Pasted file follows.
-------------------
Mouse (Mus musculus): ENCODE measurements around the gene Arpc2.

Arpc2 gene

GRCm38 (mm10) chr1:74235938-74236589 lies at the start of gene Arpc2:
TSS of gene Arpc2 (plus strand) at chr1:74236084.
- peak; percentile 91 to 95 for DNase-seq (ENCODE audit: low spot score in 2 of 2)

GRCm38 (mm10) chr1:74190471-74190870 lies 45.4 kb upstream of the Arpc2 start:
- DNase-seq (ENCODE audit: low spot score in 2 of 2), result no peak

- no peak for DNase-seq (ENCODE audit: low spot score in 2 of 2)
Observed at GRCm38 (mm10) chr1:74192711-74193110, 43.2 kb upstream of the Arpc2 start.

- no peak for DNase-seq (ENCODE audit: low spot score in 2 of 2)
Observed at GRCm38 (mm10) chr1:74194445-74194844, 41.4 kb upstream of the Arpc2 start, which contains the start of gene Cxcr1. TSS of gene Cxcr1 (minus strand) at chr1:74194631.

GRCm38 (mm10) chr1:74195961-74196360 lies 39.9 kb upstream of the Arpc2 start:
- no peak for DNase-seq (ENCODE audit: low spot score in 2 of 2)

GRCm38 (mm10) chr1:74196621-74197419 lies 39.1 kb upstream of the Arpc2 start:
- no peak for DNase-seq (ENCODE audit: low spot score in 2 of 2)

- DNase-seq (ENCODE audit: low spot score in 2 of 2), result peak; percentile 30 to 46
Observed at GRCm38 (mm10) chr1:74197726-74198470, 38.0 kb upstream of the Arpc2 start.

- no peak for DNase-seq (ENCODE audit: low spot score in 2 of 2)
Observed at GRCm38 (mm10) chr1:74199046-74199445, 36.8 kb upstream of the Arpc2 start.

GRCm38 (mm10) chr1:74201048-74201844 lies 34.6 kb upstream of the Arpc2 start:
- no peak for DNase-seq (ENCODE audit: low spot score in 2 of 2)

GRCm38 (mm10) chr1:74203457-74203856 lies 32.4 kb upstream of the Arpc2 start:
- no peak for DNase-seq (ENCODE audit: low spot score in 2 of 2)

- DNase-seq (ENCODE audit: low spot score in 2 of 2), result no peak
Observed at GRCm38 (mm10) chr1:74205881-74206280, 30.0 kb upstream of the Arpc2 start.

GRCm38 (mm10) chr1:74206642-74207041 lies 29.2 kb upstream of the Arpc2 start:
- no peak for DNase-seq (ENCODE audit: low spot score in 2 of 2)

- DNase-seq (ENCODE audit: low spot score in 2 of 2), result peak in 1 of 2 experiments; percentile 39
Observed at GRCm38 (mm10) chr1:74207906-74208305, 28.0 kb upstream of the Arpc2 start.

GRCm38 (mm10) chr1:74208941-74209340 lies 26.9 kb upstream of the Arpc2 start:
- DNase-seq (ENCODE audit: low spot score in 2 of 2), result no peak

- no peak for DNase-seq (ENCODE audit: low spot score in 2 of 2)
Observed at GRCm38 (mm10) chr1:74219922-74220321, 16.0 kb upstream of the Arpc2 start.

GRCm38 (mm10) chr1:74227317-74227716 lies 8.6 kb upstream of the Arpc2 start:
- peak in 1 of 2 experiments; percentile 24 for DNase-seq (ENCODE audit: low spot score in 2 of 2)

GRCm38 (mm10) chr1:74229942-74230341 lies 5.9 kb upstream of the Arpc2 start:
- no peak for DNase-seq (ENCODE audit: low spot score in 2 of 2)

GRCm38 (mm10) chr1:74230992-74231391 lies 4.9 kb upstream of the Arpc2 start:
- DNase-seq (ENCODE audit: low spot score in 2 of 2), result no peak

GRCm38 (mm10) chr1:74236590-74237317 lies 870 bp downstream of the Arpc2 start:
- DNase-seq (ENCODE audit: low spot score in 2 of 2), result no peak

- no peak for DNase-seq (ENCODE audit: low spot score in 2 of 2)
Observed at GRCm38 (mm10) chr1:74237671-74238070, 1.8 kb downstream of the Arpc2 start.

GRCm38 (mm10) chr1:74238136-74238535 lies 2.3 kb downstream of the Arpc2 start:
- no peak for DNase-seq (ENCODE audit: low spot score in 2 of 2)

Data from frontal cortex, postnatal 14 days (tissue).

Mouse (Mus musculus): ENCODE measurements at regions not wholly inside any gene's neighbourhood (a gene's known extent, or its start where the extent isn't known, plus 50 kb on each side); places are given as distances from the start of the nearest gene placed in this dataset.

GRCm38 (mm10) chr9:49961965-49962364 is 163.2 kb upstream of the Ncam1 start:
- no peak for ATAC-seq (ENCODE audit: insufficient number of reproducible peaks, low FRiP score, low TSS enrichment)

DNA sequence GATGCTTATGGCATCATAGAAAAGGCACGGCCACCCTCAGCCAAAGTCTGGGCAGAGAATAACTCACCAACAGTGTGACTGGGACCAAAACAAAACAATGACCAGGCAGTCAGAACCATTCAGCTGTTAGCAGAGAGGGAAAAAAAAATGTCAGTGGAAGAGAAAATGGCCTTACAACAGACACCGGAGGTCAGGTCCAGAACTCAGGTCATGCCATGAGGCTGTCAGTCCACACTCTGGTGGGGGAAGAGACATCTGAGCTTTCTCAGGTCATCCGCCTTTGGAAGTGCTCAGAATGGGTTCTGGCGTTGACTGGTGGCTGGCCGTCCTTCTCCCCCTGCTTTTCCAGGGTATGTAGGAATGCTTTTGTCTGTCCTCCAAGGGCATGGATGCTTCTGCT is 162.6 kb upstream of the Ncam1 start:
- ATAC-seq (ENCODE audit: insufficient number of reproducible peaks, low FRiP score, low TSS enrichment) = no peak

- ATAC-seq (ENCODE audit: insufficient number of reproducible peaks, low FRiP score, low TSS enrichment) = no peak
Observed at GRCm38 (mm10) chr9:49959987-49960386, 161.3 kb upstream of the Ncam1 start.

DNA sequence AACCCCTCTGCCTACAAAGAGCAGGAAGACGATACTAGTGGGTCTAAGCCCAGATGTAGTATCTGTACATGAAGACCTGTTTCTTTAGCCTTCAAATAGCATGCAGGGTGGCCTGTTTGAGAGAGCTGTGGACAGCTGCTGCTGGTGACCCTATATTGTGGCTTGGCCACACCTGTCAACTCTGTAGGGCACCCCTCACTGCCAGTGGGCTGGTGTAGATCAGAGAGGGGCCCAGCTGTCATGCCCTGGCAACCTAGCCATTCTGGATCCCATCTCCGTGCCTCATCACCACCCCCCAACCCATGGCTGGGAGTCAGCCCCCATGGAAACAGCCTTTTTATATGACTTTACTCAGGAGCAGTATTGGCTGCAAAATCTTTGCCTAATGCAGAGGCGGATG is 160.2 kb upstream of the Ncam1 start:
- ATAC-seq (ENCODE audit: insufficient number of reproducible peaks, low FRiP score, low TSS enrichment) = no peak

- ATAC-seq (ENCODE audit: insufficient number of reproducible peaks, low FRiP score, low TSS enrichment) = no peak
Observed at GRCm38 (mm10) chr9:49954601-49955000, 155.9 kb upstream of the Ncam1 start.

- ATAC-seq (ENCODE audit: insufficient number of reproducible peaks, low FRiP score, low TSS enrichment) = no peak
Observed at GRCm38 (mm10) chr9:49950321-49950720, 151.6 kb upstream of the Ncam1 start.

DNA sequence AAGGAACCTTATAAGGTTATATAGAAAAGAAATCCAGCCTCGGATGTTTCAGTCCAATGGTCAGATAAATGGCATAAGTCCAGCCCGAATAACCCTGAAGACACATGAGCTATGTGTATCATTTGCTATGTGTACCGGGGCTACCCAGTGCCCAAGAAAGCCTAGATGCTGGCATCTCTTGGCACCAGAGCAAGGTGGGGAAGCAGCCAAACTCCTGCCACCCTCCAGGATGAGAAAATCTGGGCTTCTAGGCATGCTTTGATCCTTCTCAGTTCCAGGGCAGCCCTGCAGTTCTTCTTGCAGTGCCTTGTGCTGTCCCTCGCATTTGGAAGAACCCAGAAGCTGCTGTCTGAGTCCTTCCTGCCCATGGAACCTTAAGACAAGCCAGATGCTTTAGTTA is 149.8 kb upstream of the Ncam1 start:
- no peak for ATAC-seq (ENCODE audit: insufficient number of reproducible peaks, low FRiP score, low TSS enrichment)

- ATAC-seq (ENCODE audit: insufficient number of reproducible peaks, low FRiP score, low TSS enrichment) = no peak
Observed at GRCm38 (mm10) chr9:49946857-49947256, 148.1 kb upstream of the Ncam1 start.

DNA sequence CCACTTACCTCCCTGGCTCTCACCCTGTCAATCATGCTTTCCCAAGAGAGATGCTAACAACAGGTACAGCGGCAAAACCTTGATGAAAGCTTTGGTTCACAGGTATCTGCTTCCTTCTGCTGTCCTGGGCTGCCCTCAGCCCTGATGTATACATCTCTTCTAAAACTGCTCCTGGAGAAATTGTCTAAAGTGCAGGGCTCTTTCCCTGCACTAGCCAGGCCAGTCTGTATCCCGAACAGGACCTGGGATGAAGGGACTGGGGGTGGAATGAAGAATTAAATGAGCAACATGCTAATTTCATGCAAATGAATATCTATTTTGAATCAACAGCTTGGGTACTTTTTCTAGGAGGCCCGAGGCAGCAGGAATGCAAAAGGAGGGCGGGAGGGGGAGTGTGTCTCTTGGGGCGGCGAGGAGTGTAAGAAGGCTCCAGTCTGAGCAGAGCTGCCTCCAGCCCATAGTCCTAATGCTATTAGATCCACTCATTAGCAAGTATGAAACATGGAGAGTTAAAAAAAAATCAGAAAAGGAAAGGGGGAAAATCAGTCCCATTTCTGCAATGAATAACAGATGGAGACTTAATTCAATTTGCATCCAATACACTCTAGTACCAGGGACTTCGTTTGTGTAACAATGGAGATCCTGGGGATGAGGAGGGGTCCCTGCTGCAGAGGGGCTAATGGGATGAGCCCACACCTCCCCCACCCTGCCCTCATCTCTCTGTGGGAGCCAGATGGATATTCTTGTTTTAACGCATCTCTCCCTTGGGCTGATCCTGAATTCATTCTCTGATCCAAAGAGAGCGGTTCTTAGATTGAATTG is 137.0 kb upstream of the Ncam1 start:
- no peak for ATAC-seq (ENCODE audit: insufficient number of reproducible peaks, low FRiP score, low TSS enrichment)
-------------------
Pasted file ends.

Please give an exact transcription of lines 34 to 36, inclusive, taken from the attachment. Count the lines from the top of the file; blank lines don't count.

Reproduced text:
GRCm38 (mm10) chr1:74227317-74227716 lies 8.6 kb upstream of the Arpc2 start:
- peak in 1 of 2 experiments; percentile 24 for DNase-seq (ENCODE audit: low spot score in 2 of 2)

GRCm38 (mm10) chr1:74229942-74230341 lies 5.9 kb upstream of the Arpc2 start: